First Class (NZ) (Bettor’s Delight) lived up to his name when scorching to an impressive win in the Group Three Kindergarten Stakes (1609m) at Wyndham on Saturday.  Driver Tim Williams controlled the pace of the race, which made the Mark Purdon and Natalie Rasmussen-trained pacer impossible to run down in the two-year-old feature. First Class headed a trifecta of NZB Standardbred’s 2019 National Yearling Sale graduates when holding out Delightful Dude (NZ) (Bettor’s Delight) and American Lightning (NZ) (American Ideal). First Class went to the line with his earplugs intact while pacing his last 400m in a sizzling 26.4 seconds, holding out Delightful Dude by three-quarters of a length, winning Saturday’s mile feature in 1.56.6. “It worked out good for him, especially with his gate speed, he is a good gaited wee horse,” Williams said. First Class is raced by Gary and Kerry Woodham, Phil and Glenys Kennard, Jim and Ann Gibbs and the Breckon Racing Syndicate, the same group that owns current New Zealand Horse Of The Year, Spankem (NZ) (Bettor’s Delight). The Kennards purchased First Class for $55,000 at NZB Standardbred’s 2019 National Yearling Sale and syndicated the pacer after he was offered as part of Rosedale Farm’s Christchurch draft. Delightful Dude held second by a length and three-quarters over American Lightning. The runner-up was purchased by All Stars Racing Stables for $80,000 when offered by the Belmont Park draft. Third place-getter American Lightning was purchased for $16,000 by trainer Graeme Anderson from the Birchbrook Breeding draft. First Class came in to the Group Three Kindergarten Stakes after placing second to star two-year-old and fellow NZB Standardbred graduate, Krug (NZ) (Bettor’s Delight), in last month’s Group Three Sapling Stakes.   Vendor Rosedale Farm Purchaser PI & GJ Kennard Bloodstock Breeding Bettors Delight x Amaretto Bromac Sale Lot 353, NZB Standardbred’s 2019 Christchurch National Yearling Sale, $50,000 Bred by Bromac Lodge Limited   NZB Standardbred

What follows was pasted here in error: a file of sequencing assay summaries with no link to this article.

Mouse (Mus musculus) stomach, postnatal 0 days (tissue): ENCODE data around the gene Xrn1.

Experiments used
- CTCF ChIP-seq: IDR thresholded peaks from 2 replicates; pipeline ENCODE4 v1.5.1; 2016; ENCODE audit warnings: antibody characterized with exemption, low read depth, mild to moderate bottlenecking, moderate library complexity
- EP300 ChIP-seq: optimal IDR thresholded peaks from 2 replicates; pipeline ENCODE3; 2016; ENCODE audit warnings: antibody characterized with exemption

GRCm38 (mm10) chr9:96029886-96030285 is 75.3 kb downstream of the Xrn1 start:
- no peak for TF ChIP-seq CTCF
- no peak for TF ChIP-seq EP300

Wyndham winner Kickupyaheels is from a harness racing family that’s produced a host of winners over the past twenty years. The Rocknroll Dance mare trained by Robin Swain has shown a fair amount of ability in her first season of racing but she’s also shown some wayward tendencies. “She’s a stroppy damn thing but she’s got a lot of speed. I think she’ll win a few races and develop into quite a nice mare,” Swain said. In yesterday’s race she settled back before improving inside the last 300 metres when Swain brought her five wide just before the home straight. She let down nicely to beat Airwaves by a length and three quarters. The win was her second from eight starts. “We could have sold her a few times but Peter Neil the guy that raced Roman Gladiator with me decided to race her.” Swain plans to push on with the racing for Kickupyaheels and will start her in the fourth heat of the Southern Belle Speed Series at Wairio this Saturday. “She’s probably the sort of mare that needs the right run.  Some races just won’t suit her so you just have to wait for the next time.” Kickupyaheels is the twelfth foal out of Direct Deal mare Little Egypt which was originally owned by Swain’s sister Denice. Little Egypt showed a lot of ability as a young horse, winning a 1609 metre trial at Ashburton for Denise in January 1999 by five lengths, running the distance in 1-58.4. “At that time not many two year olds would run that time. Mark Purdon and John Seaton were keen to buy her but on the Friday night before they were to come down there was a storm with thunder and lightning and the horse got out, went over the fence and cut it’s leg.” As a broodmare she’s left Montecrengle (14 wins) and Pelusiac (11 wins and $97,961). This is the family of Ann Other Porsche the winner of thirty seven races. Her Badlands Hanover daughter Lady Antebellum has left Billy Badger and Stars Tonight, both the winners of eight races and Need You Now which has won four. Another of her daughters, Christian Cullen mare Summer Ale, qualified and raced once. She left a couple of winners – Summertime Lizzie (Santana Blue Chip) which won twice and Argyle Beach (Somebeachsomewhere) which won two in New Zealand and another eighteen races in Australia. She’s paced a mile in 1-52.1. Meanwhile Buck provided a welcome change of luck for Ascot Park trainer Brent Shirley. Buck (1) and Nathan Williamson winning at Wyndham        --Bruce Stewart photo It was the trainer’s second winner this season – the first being Onesmartfella in October. Buck, having his third start got up to beat Glenledi Captain by half a neck in the Neville Cronin Memorial Mobile Pace. The Courage Under Fire four year old was lead back to the birdcage by Clerk of the Course Sally McKay riding Bucks uncle Vi Et Animo. Vi Et Animo and Buck’s dam Dyed Blonde are both out of Blondies Pocket.   Bruce Stewart